The Power of Knowledge
i read a blog post yesterday that addressed a method of finding people who have a similar worldview and gathering them in the fastest way possible. The post was written by a very successful blogger and his suggestion was somewhat unique in my mind. Basically, he advised that you should 1) pick a divisive and controversial topic, 2) choose a position on the topic, 3) write with passion about your choice and stand-by your choice, 4) watch the fireworks ensue, and 5) the people who share your worldview will surround you.
It seems to me that this is only one way to gather a group of likeminded people. Now, there are other and slower methods of gathering a tribe that don’t require the use of a divisive topic to find those who share a similar worldview, and I had to ask why would or should I antagonize people who disagree with me in order to surround myself in an echo chamber of thought. Some might say that critical thought requires our worldview to be challenged, and I do agree with this fact.
A person enters a university hoping to learn from different points of view. You should not expect to leave a college with the same worldview as when you entered. If you’re a conservative Christian or a raging liberal communist, you should graduate from a university with an altered point of view on any particular subject.
The danger on the modern campus is that many students seem to believe that their worldview is sacrosanct and not subject to dispute. If you disagree with their view of the world, then you become subject to ridicule, ad hominem attack, shout-down protests, and physical violence. You’ll be called a racist bigot for expressing a belief that equal opportunity is just that – an equal opportunity.
I think it’s a natural human tendency to avoid conflict in interpersonal relationships, and when someone attacks you for your worldview in a violent and aggressive manner, the natural instinct is to recoil and reconsider your position. Objective critical thought is not violent or aggressive, and a thinking person would not react to a differing opinion using such tactics.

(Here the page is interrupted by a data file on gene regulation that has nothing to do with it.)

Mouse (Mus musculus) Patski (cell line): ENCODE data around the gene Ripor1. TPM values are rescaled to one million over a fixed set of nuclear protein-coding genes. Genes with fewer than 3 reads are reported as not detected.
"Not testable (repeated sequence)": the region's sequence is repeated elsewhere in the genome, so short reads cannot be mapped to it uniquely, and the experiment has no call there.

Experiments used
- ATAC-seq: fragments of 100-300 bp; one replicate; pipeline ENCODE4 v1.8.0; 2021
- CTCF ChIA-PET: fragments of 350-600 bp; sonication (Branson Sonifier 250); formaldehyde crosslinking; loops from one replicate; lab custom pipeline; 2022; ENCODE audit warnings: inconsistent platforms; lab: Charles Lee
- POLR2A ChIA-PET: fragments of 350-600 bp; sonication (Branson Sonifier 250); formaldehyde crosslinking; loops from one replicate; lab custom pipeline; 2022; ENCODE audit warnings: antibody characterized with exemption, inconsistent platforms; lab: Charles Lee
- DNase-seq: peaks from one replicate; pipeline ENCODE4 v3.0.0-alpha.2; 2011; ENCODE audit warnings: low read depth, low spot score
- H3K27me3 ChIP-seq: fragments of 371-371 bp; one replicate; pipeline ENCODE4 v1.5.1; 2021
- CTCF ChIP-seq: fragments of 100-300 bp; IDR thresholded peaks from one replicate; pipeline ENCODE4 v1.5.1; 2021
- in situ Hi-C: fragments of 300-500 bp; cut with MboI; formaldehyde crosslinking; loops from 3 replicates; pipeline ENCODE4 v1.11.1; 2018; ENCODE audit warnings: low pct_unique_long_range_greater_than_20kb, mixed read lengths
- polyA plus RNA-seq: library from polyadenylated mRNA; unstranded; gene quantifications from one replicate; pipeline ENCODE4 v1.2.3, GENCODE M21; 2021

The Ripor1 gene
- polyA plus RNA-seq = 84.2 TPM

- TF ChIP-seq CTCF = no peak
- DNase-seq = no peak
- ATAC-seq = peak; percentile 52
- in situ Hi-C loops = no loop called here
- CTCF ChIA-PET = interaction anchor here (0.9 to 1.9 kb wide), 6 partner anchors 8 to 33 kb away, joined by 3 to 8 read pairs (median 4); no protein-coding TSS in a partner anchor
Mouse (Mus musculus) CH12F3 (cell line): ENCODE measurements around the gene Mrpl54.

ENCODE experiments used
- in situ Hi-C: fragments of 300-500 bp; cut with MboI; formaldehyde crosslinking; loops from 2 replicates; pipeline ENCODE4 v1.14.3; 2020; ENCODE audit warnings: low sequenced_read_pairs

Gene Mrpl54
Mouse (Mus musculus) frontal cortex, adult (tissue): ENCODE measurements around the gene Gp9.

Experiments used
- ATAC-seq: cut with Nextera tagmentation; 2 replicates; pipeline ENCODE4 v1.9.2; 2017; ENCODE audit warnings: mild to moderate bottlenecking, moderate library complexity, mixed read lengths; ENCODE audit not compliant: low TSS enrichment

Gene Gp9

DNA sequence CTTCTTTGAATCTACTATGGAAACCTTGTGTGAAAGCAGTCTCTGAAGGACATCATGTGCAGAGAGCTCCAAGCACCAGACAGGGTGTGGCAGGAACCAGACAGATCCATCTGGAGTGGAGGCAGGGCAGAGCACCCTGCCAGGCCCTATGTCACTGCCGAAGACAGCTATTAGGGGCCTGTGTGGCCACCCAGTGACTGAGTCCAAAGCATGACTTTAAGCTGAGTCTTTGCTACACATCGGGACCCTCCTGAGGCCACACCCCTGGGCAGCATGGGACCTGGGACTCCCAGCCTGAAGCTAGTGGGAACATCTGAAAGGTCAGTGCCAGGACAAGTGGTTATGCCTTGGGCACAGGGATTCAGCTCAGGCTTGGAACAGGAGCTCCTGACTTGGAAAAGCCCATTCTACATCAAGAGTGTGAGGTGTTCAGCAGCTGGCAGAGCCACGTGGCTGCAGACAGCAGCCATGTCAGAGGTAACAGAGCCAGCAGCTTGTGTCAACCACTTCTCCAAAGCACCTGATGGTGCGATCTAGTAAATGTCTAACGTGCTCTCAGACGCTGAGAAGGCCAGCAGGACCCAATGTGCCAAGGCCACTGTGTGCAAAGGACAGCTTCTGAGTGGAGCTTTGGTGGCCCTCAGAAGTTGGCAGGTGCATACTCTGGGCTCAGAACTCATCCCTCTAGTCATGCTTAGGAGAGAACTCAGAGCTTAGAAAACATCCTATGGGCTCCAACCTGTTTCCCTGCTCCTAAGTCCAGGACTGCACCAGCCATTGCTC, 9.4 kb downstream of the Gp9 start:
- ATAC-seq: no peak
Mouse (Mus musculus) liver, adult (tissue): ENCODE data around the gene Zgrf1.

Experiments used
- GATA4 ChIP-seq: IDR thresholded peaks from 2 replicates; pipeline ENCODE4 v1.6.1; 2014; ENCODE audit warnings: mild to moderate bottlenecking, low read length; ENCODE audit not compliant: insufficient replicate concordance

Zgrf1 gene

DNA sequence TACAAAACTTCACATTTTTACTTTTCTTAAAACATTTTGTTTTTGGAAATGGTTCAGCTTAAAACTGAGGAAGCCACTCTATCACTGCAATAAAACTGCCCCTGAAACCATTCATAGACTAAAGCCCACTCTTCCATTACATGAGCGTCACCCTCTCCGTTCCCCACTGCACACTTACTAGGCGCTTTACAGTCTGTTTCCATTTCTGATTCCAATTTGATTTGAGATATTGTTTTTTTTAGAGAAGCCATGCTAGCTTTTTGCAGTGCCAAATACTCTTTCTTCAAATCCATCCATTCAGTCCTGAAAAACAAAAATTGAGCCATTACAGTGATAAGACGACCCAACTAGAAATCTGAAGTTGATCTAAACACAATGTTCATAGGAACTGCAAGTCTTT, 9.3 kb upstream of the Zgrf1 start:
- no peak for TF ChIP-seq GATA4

This is the trick used by those not interested in debate, or learning, or growth. They have adopted Saul Alinsky’s 12 rules for radicals. They rely upon you – a decent human being – using your natural instinct of recoil from violent, aggressive conflict.
In today’s current events, one might study why Donald Trump is successful. Mr. Trump is a decent human being who is not intimidated by rules used by radicals, nor does he succumb to their use of personal insults, ridicule, or violent threats and tactics. Mr. Trump is successful on the campaign trial because he is unfazed and says what everyone is thinking, regardless of the “perception” and false reality relied upon by radicals to influence the masses.
So, in the end – I have to agree with the blog post referenced in the original paragraph. Mr. Trump is the epitome of someone who chooses to address divisive and controversial subjects, takes a position based upon reality and not perception, without fear of ridicule, and without regard to his safety.
The radicals believes that power originates from money and people, and they rely heavily on the use of intimidation tactics using misinformed and gullible youth to achieve their goals. Unfortunately for the radicals, knowledge is the true source of all power – and this explains how Mr. Trump is able to acquire and surround himself with people who share his worldview.
The radicals have already lost, they just don’t know it yet.